Driven by research, WTF was designed exclusively to fill gaps and help equip senior women with insights, skills and strategies needed to navigate the landscape they face as females in business. To keep the program unique, it avoids replicating other professional development programs in the firm.
#4: Start With a 360 Degree Assessment
The program begins by providing each woman with an in-depth assessment on individual performance, considered a critical first step since research demonstrates major gaps in the quantity and quality of feedback women receive the higher they go.
#5: Complement with Executive Coaching and Career Planning
Given that women often rely on chance rather than create a clear career plan for themselves, each participant is paired with a leadership coach who helps them develop a career aspiration statement and action plan and provides yearlong guidance.
#6: Sponsors from The Top
Most GEC members are intimately involved in the program, not only nominating women but also serving as sponsors for participants. HR pairs the GEC member sponsor who can best provide the opportunities, exposure and expertise that would most help a particular woman progress in her career.
#7: Build Community
With building a global community of women a key program goal, the women come together throughout the year, both virtually and in-person, to receive training on topics like executive presence and negotiations. They are also involved in peer learning groups (with approximately five women) to work on assignments and to serve as sounding boards for one another.
#8: Ensure a Continual Feedback Loop with Managers
Managers of all those participating in the program are thoroughly briefed on the project and participate in the 360 degree assessment with the women encouraged to rely on them for suggestions and overall support in both creating and implementing their career action plans.
#9: Get the Guys Involved
Once male GEC sponsors experience how much women value their personal involvement they become invested in the program while also gaining greater insight and appreciation for emerging leaders. (BlackRock recently rolled out unconscious bias training across the firm for all managers globally.)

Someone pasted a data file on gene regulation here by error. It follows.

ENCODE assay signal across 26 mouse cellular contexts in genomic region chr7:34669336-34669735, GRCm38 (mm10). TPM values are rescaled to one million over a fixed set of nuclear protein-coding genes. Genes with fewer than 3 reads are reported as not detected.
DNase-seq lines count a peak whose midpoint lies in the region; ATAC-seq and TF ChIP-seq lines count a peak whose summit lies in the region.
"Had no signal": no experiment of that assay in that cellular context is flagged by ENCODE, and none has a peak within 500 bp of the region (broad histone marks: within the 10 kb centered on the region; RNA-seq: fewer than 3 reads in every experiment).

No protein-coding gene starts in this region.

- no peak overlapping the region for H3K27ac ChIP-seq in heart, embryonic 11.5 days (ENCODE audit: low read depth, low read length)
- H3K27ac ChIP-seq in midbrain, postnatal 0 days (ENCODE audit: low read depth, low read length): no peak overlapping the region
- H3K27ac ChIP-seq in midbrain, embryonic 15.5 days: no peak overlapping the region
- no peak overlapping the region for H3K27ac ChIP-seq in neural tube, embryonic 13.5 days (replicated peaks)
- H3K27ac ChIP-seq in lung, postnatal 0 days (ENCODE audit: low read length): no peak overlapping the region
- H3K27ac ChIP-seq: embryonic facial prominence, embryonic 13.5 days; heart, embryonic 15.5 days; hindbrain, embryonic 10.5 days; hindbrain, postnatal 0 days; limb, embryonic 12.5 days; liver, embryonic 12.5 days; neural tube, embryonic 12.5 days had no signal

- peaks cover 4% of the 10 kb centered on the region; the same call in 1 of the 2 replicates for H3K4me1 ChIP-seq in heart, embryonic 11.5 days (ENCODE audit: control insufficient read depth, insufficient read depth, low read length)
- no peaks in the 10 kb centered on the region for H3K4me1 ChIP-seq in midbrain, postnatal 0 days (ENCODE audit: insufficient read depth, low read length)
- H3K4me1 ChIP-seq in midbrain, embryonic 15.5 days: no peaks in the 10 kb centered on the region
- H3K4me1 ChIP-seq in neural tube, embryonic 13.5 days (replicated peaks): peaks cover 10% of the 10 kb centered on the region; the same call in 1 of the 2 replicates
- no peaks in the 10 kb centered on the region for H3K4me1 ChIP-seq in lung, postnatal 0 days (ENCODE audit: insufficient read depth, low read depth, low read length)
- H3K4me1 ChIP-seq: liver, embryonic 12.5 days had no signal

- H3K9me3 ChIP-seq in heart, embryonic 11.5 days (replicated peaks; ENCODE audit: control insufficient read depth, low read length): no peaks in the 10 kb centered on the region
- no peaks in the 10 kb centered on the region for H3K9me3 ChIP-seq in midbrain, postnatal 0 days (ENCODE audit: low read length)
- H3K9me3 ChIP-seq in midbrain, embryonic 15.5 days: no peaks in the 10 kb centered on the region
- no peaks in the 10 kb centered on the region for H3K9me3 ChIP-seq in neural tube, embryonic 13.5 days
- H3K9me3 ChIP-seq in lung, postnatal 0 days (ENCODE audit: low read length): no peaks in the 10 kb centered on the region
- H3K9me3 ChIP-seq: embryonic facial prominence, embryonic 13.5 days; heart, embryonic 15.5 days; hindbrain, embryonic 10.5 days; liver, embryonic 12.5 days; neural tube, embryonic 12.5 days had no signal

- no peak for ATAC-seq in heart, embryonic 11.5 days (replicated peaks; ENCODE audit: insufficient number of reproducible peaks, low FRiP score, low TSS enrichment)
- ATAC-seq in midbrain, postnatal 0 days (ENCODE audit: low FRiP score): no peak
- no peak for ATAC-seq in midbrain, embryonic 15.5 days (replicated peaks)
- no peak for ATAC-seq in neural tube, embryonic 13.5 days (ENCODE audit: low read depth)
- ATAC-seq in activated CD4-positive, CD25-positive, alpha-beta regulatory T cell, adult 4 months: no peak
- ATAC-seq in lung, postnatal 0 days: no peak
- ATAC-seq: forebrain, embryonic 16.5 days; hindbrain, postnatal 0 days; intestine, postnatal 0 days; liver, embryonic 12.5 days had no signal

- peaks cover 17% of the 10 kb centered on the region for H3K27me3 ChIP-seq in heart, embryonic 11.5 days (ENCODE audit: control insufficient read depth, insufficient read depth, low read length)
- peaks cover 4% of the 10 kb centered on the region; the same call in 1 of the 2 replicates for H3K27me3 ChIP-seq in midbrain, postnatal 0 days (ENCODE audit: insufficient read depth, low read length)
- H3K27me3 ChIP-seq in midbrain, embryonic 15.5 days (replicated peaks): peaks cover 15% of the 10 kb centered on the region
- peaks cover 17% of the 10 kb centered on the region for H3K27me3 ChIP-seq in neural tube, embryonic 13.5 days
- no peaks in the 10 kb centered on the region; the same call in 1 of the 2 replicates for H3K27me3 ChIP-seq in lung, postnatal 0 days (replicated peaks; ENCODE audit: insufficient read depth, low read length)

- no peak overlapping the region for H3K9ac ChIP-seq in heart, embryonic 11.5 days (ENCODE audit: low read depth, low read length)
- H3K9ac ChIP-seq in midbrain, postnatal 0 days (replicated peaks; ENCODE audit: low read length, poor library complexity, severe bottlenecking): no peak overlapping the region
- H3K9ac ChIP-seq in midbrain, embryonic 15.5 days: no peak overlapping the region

#10: Pay It Forward
In the closing session, participants articulate pay-it-forward commitments in front of GEC members promising to sponsor and develop other leaders in the future whether men, women or those from diverse populations.
The truth is there are no quick or easy answers to changing the frustratingly slow pace of advancement of women in the workplace. We need to address the cluster of dynamics negatively impacting women in terms of work life balance, work environment and career development. We need leaders who are willing to lead this change.
The days of organizations laying claim to inclusivity with one–off trainings or networking cocktail parties—fine for specific purposes, but merely window dressing for changing a culture and advancing women into the highest ranks— should be a thing of the past. Why waste everyone’s time and money when there is so much to do—and we have examples like BlackRock that show us how.
Click here for an expanded version of this article with more stats and insights from the program’s creators. Peggy Klaus, an executive coach and leader of corporate training programs, is the author of “BRAG!” and “The Hard Truth About Soft Skills.” To reach her, visit www.peggyklaus.com